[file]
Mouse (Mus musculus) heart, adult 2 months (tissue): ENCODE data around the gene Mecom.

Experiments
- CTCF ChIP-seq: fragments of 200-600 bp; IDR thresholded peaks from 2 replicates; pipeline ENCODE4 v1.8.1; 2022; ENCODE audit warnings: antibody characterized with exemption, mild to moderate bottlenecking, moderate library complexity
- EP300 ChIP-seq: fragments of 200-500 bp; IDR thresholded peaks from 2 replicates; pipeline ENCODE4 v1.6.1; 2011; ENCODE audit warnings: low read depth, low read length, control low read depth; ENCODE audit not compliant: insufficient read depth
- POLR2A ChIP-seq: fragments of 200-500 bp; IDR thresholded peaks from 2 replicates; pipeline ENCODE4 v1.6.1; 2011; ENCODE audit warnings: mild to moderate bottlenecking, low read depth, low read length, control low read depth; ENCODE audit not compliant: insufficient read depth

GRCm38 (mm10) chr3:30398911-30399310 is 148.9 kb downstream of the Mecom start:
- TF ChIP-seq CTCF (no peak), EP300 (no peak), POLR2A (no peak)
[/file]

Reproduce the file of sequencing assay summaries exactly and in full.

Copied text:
Mouse (Mus musculus) heart, adult 2 months (tissue): ENCODE data around the gene Mecom.

Experiments
- CTCF ChIP-seq: fragments of 200-600 bp; IDR thresholded peaks from 2 replicates; pipeline ENCODE4 v1.8.1; 2022; ENCODE audit warnings: antibody characterized with exemption, mild to moderate bottlenecking, moderate library complexity
- EP300 ChIP-seq: fragments of 200-500 bp; IDR thresholded peaks from 2 replicates; pipeline ENCODE4 v1.6.1; 2011; ENCODE audit warnings: low read depth, low read length, control low read depth; ENCODE audit not compliant: insufficient read depth
- POLR2A ChIP-seq: fragments of 200-500 bp; IDR thresholded peaks from 2 replicates; pipeline ENCODE4 v1.6.1; 2011; ENCODE audit warnings: mild to moderate bottlenecking, low read depth, low read length, control low read depth; ENCODE audit not compliant: insufficient read depth

GRCm38 (mm10) chr3:30398911-30399310 is 148.9 kb downstream of the Mecom start:
- TF ChIP-seq CTCF (no peak), EP300 (no peak), POLR2A (no peak)